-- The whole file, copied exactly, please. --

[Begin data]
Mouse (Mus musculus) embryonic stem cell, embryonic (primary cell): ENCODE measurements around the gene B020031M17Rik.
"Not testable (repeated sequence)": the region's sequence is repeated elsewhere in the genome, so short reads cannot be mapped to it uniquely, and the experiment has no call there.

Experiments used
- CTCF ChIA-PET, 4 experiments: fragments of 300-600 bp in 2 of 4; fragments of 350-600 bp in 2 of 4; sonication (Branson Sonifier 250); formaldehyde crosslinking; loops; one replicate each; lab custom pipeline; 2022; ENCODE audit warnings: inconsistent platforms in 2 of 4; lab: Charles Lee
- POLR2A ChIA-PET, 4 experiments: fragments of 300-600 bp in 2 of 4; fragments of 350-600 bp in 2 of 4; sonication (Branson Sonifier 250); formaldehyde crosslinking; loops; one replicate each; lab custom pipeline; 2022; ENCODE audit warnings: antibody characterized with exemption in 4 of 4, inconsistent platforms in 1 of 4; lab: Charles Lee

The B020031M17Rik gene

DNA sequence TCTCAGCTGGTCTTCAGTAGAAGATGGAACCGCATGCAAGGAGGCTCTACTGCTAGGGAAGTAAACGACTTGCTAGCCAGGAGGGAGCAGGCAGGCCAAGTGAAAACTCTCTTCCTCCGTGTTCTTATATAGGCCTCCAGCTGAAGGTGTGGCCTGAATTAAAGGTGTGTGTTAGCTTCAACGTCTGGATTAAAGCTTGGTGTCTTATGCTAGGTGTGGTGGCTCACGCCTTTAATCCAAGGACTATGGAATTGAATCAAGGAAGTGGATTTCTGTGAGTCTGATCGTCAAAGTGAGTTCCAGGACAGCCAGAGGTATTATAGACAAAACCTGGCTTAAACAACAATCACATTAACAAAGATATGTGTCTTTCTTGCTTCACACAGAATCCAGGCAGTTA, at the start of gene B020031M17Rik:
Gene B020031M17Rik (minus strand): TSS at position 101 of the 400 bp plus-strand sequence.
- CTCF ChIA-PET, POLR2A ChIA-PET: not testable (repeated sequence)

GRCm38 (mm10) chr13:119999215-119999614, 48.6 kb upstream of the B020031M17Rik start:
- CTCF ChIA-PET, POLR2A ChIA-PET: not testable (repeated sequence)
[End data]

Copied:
Mouse (Mus musculus) embryonic stem cell, embryonic (primary cell): ENCODE measurements around the gene B020031M17Rik.
"Not testable (repeated sequence)": the region's sequence is repeated elsewhere in the genome, so short reads cannot be mapped to it uniquely, and the experiment has no call there.

Experiments used
- CTCF ChIA-PET, 4 experiments: fragments of 300-600 bp in 2 of 4; fragments of 350-600 bp in 2 of 4; sonication (Branson Sonifier 250); formaldehyde crosslinking; loops; one replicate each; lab custom pipeline; 2022; ENCODE audit warnings: inconsistent platforms in 2 of 4; lab: Charles Lee
- POLR2A ChIA-PET, 4 experiments: fragments of 300-600 bp in 2 of 4; fragments of 350-600 bp in 2 of 4; sonication (Branson Sonifier 250); formaldehyde crosslinking; loops; one replicate each; lab custom pipeline; 2022; ENCODE audit warnings: antibody characterized with exemption in 4 of 4, inconsistent platforms in 1 of 4; lab: Charles Lee

The B020031M17Rik gene

DNA sequence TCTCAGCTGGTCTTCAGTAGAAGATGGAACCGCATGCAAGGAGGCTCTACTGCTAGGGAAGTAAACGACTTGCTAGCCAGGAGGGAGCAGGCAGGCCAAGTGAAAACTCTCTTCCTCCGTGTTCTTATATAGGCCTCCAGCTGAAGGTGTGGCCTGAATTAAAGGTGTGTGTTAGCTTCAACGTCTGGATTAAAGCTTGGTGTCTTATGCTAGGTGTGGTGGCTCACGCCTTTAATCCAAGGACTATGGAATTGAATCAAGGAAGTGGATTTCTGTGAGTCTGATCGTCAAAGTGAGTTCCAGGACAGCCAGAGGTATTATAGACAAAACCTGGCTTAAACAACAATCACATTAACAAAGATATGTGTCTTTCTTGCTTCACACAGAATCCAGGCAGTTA, at the start of gene B020031M17Rik:
Gene B020031M17Rik (minus strand): TSS at position 101 of the 400 bp plus-strand sequence.
- CTCF ChIA-PET, POLR2A ChIA-PET: not testable (repeated sequence)

GRCm38 (mm10) chr13:119999215-119999614, 48.6 kb upstream of the B020031M17Rik start:
- CTCF ChIA-PET, POLR2A ChIA-PET: not testable (repeated sequence)